The Macintel Report

Apple Selling Parallels, Updates Boot Camp; Intel Core 2 'Fastest Desktop Processor'; 'Woodcrest' Expected in Mac Pro

Compiled by Charles Moore and edited by Dan Knight - 2006.07.20

This Week's Macintel News

Although Apple continues to develop Boot Camp, they're now selling Parallels Desktop for Mac at Apple retail stores. Pretty much everyone who has tried Parallels Desktop seems to prefer it to Boot Camp, since it lets you run OS X and Windows concurrently.

Intel's new Core 2 processors are getting a lot of press and impressive benchmark numbers. It's being called the fastest desktop CPU. And Intel will be rolling our more Core 2 models in coming months.

Eric Bangeman at ars technica has examined Intel's offerings and explains why he believes "Woodcrest" (a.k.a. Core 2 Xeon) will power the pro Macs that will replace the Power Mac line.

PowerBook, iBook, and other portable computing news is covered in The 'Book Review. General Apple and Mac desktops news is covered in The Mac News Review.

Parallels Software Now Available in Apple Stores

Ars Technica's Clint Ecker reports:

"Parallels' wildly popular and well-reviewed Desktop for Mac virtualization software for OS X had made the leap from online distribution into the real world. In a phone conversation this morning, a company representative stated that Parallels' desktop software has been made available in at least some Apple retail stores as early as this past Saturday, July 15th. The representative also noted that sales were going extremely well with the SoHo Apple store in NYC selling out of the boxed product on the same day it hit the shelves. The software will also be available in other retail electronics stores such as CompUSA, Staples, Office Depot by mid-August."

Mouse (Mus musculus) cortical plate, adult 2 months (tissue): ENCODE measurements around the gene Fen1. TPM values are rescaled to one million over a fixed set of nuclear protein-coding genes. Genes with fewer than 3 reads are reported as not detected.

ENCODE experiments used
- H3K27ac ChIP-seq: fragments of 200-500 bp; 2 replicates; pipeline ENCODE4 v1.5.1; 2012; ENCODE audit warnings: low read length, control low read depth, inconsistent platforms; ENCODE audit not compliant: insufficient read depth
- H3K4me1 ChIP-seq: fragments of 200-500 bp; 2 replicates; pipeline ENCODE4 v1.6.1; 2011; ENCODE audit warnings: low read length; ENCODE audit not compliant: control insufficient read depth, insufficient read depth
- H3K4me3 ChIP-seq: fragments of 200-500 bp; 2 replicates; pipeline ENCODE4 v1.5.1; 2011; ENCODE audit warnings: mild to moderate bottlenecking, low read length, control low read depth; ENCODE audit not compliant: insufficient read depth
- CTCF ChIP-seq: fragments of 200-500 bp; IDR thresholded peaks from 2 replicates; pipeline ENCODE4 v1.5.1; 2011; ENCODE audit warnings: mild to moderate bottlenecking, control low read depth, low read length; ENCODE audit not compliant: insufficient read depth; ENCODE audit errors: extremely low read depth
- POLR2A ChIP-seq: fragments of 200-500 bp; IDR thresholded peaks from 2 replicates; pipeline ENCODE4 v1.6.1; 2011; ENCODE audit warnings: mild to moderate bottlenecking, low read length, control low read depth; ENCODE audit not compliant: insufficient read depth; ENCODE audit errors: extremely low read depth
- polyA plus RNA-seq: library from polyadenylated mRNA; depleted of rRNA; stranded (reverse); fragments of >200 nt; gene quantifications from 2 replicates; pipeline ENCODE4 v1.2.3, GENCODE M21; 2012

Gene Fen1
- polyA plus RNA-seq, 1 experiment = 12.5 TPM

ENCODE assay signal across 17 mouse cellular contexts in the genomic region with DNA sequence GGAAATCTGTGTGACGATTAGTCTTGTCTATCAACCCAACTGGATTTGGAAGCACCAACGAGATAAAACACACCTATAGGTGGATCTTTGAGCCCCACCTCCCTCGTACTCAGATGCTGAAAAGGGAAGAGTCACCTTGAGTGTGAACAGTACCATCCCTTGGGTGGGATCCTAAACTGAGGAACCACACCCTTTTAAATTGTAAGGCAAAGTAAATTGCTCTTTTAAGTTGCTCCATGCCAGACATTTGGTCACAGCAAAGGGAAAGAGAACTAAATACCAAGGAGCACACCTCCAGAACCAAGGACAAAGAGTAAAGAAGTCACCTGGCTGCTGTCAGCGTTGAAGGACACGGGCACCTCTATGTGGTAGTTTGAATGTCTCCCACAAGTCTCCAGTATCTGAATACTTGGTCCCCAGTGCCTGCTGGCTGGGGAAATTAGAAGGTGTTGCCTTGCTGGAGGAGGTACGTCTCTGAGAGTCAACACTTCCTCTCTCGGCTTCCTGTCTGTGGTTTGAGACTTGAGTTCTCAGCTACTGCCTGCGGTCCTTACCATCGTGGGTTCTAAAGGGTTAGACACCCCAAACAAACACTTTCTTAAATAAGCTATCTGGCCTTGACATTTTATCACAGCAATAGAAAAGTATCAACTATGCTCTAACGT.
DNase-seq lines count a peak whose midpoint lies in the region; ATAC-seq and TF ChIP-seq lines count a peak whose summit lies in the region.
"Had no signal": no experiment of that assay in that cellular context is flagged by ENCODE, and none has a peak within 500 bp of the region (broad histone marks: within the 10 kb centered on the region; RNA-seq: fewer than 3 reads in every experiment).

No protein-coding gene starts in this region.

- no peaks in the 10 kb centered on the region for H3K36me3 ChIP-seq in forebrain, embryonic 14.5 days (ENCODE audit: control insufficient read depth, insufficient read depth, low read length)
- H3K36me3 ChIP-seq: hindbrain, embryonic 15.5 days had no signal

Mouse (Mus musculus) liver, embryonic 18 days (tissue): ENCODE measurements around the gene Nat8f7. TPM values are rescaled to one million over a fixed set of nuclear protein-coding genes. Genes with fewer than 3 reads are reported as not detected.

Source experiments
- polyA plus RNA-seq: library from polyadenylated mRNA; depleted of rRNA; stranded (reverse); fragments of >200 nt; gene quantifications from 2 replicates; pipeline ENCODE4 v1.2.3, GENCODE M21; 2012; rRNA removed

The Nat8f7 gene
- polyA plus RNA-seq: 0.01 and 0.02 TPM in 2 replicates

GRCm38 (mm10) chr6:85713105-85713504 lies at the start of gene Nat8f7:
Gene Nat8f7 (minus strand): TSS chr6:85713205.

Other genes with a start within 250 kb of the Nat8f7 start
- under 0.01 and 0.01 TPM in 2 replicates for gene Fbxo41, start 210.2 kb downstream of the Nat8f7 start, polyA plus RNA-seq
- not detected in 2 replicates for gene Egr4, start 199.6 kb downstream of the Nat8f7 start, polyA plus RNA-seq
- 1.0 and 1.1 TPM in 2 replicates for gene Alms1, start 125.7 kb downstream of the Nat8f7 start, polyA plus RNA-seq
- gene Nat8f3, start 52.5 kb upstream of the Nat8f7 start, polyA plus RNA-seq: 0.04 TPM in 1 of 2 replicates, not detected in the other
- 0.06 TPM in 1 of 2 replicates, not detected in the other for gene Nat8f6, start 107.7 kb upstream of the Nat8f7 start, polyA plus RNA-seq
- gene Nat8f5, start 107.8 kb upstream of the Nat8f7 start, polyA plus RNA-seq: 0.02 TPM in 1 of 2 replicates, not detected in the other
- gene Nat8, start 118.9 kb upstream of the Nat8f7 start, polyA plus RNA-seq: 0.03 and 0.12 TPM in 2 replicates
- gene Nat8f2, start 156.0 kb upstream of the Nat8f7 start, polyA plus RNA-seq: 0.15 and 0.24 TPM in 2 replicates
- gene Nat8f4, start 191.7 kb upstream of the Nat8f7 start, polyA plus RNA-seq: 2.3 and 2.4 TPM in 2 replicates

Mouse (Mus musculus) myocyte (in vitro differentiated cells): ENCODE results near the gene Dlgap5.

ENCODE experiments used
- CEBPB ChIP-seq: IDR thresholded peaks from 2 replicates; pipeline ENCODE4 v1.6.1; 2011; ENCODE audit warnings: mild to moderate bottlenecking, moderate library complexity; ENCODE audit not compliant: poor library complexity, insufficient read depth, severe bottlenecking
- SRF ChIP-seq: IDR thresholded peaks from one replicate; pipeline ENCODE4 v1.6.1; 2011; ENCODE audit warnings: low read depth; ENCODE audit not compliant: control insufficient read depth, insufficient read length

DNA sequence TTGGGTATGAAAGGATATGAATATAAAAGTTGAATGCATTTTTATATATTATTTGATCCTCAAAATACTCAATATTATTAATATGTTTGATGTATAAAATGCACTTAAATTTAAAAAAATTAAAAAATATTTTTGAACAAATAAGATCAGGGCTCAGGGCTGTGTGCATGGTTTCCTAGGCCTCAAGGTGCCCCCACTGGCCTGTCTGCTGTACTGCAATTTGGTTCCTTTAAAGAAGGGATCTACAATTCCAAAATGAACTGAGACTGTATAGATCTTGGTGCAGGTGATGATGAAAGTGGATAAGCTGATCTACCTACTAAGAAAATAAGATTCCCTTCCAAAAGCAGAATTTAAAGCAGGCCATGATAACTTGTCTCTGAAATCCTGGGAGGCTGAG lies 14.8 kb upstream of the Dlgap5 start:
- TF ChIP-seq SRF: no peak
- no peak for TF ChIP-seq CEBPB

Link: Parallels Software Now Available in Apple Stores

Apple Boot Camp 1.0.2 Beta Released

Apple Boot Camp allows users with a Microsoft Windows XP installation disc to install Windows XP on an Intel-based Mac

More and more people are buying and loving Macs. To make this choice simply irresistible, Apple will include technology in the next major release of Mac OS X, Leopard, that lets you install and run the Windows XP operating system on your Mac. Called Boot Camp (for now), you can download a public beta today.

Boot Camp lets you install Windows XP without moving your Mac data, though you will need to bring your own copy to the table, as Apple Computer does not sell or support Microsoft Windows.(1) Boot Camp will burn a CD of all the required drivers for Windows so you don't have to scrounge around the Internet looking for them.

Once you've completed Boot Camp, simply hold down the option key at startup to choose between Mac OS X and Windows. (That's the "alt" key for you longtime Windows users.) After starting up, your Mac runs Windows completely natively. Simply restart to come back to Mac.

What you'll need

  • Mac OS X Tiger v10.4.6
  • The latest Firmware update (check Support Downloads)
  • 10 GB free hard disk space
  • An Intel-based Mac
  • A blank recordable CD
  • A printer for the instructions (You'll want to print them before installing Windows, really.)
  • A bona fide installation disc for Microsoft Windows XP, Service Pack 2, Home or Professional (No multi-disc, upgrade or Media Center versions.)

Boot Camp lets you install Windows XP without moving your Mac data, though you will need to bring your own copy to the table, as Apple Computer does not sell or support Microsoft Windows.(1) Boot Camp will burn a CD of all the required drivers for Windows so you don't have to scrounge around the Internet looking for them.

Boot Camp Public Beta provides a straightforward means of letting your Mac run Windows. Here's how it works:

Space maker. Meet the most elegant hard drive utility ever.

  • First, you need to make sure your Intel-based Mac has the latest version of Mac OS X and the latest firmware update. These provide technologies that make Boot Camp possible. It's also wise to print out the Installation & Setup Guide.
  • The Boot Camp burns a CD with the drivers Windows needs to recognize Mac-specific hardware. It is very important to do this before starting the Windows installation.